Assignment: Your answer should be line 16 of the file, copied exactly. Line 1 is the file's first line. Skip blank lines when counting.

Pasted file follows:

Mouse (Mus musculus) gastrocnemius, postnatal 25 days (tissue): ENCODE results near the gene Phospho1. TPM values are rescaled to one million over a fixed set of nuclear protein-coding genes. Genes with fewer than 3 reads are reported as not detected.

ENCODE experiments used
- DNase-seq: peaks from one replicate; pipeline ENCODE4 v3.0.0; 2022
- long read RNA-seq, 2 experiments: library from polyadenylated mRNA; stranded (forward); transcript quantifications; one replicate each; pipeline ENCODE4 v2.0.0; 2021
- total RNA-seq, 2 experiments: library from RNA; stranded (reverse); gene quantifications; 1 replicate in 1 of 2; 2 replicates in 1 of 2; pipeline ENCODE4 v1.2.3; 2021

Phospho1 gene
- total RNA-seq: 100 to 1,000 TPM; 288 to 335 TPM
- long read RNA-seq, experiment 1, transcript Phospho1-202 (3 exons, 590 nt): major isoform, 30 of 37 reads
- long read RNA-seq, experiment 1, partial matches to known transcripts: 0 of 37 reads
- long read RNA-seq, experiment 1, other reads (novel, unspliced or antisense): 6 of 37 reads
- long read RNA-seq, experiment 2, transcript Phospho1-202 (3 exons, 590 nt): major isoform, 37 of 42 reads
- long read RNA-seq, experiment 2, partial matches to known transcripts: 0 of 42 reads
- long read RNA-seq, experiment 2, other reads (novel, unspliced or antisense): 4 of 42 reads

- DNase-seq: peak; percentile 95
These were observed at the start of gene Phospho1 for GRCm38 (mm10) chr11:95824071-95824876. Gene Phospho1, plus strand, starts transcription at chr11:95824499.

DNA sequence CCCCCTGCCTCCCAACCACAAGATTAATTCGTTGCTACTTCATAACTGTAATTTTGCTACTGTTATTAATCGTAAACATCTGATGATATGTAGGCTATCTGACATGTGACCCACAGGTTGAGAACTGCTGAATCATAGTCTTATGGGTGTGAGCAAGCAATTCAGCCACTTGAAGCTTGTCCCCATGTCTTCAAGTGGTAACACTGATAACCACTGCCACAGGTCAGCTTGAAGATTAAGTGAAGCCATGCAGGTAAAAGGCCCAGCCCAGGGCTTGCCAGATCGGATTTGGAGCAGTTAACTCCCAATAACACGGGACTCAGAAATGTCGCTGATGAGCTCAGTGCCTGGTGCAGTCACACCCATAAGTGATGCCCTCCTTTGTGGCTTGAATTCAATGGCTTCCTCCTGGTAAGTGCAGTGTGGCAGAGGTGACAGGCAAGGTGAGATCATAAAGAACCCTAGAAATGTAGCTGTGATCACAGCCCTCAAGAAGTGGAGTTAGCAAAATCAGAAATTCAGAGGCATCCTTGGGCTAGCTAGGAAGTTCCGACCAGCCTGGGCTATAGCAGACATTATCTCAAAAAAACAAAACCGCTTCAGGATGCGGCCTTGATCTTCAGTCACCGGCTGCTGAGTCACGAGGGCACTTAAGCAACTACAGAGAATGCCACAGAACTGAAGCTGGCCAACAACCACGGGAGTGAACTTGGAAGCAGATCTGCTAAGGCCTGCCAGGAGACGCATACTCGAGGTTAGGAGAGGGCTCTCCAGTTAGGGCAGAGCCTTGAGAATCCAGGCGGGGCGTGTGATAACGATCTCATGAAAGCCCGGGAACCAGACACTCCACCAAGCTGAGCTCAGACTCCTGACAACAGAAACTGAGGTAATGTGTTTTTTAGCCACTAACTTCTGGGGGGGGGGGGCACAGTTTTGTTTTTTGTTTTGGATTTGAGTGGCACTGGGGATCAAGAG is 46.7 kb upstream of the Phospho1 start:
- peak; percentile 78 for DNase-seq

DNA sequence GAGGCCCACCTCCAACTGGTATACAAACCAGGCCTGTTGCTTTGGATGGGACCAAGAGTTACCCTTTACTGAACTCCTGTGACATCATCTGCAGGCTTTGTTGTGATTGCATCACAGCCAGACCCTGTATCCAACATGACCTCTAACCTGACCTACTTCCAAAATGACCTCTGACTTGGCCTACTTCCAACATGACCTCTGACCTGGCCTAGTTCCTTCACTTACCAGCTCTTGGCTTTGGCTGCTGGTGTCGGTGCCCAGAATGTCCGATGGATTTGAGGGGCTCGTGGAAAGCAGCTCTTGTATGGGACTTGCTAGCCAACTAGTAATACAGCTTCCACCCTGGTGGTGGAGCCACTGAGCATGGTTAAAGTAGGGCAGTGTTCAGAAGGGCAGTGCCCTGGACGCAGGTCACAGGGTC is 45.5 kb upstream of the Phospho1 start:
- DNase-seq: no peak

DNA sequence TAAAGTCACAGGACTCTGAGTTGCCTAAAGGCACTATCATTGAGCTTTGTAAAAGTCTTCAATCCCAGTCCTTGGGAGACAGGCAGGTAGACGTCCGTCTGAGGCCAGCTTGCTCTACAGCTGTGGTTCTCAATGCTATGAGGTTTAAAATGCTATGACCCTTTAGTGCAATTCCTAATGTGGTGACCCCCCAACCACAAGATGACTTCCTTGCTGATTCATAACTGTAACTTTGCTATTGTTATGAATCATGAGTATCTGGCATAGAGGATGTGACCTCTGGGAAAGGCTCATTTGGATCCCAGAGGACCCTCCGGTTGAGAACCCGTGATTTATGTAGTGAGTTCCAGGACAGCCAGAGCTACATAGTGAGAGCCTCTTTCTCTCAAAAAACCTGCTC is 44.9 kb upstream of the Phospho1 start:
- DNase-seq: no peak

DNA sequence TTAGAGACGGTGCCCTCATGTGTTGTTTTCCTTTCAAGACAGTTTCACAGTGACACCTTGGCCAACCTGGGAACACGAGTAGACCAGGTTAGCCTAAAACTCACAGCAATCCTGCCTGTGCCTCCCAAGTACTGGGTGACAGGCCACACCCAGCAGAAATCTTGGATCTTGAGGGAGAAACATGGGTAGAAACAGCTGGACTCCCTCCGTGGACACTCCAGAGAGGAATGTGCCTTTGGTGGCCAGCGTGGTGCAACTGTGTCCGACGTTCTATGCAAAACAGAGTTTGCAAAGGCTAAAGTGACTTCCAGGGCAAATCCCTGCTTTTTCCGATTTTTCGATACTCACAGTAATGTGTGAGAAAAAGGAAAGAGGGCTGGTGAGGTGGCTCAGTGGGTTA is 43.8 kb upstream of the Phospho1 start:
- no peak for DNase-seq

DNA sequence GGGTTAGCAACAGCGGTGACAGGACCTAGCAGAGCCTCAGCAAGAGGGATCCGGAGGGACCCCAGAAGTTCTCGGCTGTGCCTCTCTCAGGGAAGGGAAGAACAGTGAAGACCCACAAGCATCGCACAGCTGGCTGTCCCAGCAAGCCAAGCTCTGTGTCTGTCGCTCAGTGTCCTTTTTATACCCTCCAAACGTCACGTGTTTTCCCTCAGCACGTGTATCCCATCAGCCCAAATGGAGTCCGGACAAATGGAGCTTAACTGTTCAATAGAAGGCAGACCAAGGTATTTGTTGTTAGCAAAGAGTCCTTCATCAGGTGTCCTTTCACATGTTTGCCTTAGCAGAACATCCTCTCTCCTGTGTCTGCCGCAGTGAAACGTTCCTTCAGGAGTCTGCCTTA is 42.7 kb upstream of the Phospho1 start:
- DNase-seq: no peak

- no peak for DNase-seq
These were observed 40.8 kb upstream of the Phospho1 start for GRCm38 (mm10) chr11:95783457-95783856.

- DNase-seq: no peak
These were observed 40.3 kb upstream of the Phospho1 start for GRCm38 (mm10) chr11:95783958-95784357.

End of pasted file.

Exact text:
DNA sequence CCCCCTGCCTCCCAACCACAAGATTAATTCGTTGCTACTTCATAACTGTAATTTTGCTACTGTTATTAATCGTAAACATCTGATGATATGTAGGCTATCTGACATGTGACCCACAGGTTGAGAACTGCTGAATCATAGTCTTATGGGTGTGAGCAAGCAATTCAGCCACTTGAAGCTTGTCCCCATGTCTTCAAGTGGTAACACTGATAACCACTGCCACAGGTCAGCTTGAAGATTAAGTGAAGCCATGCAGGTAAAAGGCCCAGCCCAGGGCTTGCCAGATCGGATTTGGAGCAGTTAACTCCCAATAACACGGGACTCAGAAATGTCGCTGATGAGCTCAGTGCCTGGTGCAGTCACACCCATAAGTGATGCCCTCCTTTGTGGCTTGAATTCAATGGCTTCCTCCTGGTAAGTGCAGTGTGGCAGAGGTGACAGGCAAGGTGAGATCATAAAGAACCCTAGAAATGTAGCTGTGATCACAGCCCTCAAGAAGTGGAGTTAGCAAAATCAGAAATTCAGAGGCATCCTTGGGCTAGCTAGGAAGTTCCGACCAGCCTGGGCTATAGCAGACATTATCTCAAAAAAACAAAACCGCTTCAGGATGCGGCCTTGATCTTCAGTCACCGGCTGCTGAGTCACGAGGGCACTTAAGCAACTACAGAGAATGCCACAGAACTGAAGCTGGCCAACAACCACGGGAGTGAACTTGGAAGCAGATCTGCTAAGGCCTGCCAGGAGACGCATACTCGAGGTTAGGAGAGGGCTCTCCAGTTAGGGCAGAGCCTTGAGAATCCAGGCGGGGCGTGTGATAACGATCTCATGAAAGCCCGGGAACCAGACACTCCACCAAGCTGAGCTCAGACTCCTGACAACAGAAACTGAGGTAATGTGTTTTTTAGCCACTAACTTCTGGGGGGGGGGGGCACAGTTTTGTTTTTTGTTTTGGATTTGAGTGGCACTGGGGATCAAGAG is 46.7 kb upstream of the Phospho1 start: